13 May 2015

Janet Reid on Blogspot

Janet Reid's an agent in New York who posts her thoughts and queries and if you haven't visited, it's well worth your time. She talks about the pitfalls of querying, and agenting, and the vagaries of publishing. It's informative. 

This past week, she got a question from an author, as follows: What if I don't want to do business with a particular publisher? (The concern here was ethical or political issues.) Janet didn't say this was a flat-out deal-breaker, but she said you'd better be able to explain yourself.

Let's say, for example, you don't want to publish with Rupert Murdoch, because you don't like News of the World, or the Fox network. Maybe you don't want to work with Regnery, because their list includes writers like Ann Coulter. Contrariwise, suppose you have issues on the other side, and it goes against your grain to shop a book to a house whose authors may support abortion, or same-sex civil unions, or something else that conflicts with your personal convictions. In other words, if you feel strongly enough about something, for or against, you don't want to collude in promoting a belief system you find wrong-headed, or even repellent.   

Janet remarks that one problem with this is that a Hit List of publishers might be entirely arbitrary, and what if you move the goalposts later on? So-and-so was fine with you until they paid big money for O.J. Simpson's memoirs or Fifty Shades of Grey. You can get a chicken sandwich anywhere, but sometimes Hobby Lobby's the only store that carries the specific product your kid needs for a school project. You can boycott ivory, or blood diamonds, and nobody needs powdered rhino horn, no matter what their problems are with erectile dysfunction, and those things are pretty black-and-white. The trouble comes when everything's so interdependent, or vertically integrated. How much are those Vietnamese laborers paid for making designer sneakers? And what if Adidas, on the other hand, promotes Third World literacy and eradicating disease?

A related point is that there just aren't that many big trades left to sell your book to. There are, in fact, only five corporate majors. Bertelsmannn probably controls 20% of the market. NewsCorp, Hachette? This doesn't leave too many seats at the table. There are a number of viable indies, but they don't have the leverage of the Big Five. Realistically, if you want distribution, and readership, you're selling your soul to the devil. I don't have much use for Rupert Murdoch, either, but I wouldn't turn down a contract offer from HarperCollins, it's cutting my nose off to spite my face.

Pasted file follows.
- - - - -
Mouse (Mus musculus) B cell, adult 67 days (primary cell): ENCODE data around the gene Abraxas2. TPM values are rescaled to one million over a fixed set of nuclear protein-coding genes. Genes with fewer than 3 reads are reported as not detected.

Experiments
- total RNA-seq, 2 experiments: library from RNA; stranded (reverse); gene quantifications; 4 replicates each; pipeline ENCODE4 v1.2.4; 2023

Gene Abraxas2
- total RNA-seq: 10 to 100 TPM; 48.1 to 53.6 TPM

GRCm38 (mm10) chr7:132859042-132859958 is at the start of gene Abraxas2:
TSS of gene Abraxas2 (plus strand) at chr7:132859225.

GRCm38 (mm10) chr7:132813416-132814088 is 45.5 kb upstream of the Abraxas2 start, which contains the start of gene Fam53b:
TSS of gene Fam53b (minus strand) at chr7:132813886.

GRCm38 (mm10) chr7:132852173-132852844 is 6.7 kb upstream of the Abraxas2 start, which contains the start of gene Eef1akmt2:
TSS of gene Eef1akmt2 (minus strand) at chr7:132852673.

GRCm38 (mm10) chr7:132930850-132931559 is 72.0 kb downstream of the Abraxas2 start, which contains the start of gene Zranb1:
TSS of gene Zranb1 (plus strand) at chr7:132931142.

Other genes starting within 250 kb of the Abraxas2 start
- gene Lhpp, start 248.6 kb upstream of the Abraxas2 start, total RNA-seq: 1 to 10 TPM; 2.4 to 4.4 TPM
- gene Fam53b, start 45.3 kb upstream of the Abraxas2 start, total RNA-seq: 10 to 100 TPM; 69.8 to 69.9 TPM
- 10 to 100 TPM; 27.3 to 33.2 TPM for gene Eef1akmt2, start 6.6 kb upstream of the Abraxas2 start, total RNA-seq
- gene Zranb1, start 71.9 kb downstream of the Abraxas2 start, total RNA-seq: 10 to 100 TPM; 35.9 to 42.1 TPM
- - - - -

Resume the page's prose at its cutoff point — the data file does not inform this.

So what's a girl to do– take the money and run? Let's say I don't agree with Steve Hunter's politics, or Charlie McCarry's. I still read their books. I think we let the marketplace of ideas settle our differences. Life's too short to fuss about this, as Janet Reid herself says. What counts is whether what we wrote is any good.  


  1. David the question you raise, via Janet Reid, is a difficult one. We are in a business and need to sell our product. To that end I am open to almost all possibilities. To use an analogy, if I were to not listen to musicians I disagree with or not see movies because I don’t agree with something the filmmaker said (and you should hear some of what gets said behind the scenes when you’re working with them), or not read a book because of the writer’s politics, I wouldn’t have much to entertain me. If The Nation and National Review want to review my book, I’m all for it – hopefully they’ll both like it and I’ll sell more copies. If I have a book out and I had a chance to promote it on Fox News or MSNBC, polar opposites, I’d go on both. It’s up to me to make my points regardless of the venue. So to bring it back around to the topic, I doubt I have a book Regnery would want to publish, but if it got turned down other places, and assuming they publish fiction, which I’m not sure about, I might go to them. (Of course, there might be someone or a company so heinous that I might not go to them. But being an old fashioned believer in free speech, everyone’s entitled to say what they want, have their own viewpoint and not necessarily agree with me, it would take a lot to get me to that point. So just because a company publishes things I don’t necessarily agree with or has a corporate position I might not agree with I’m not ready to burn the barn down. But the line people won’t cross over is different for everyone.) The point is we can sit in our ivory towers and talk to ourselves or we can try to get our work out there to as many people as possible.

  2. Good post David, and a reminder to all of us that books are a business. They may be our passion, but to the people who publish us, we are products. Maybe very *nice* products, maybe *special* products, but still, we are an avenue for them to make money.

  3. A very thoughtful and well-put piece, David. I'm all for getting published and letting the writing do its own talking.

  4. I should have such problems. We all should have such problems. Until then, I'll be the one in the back, jumping up and down, calling out, "anyone want a story?"


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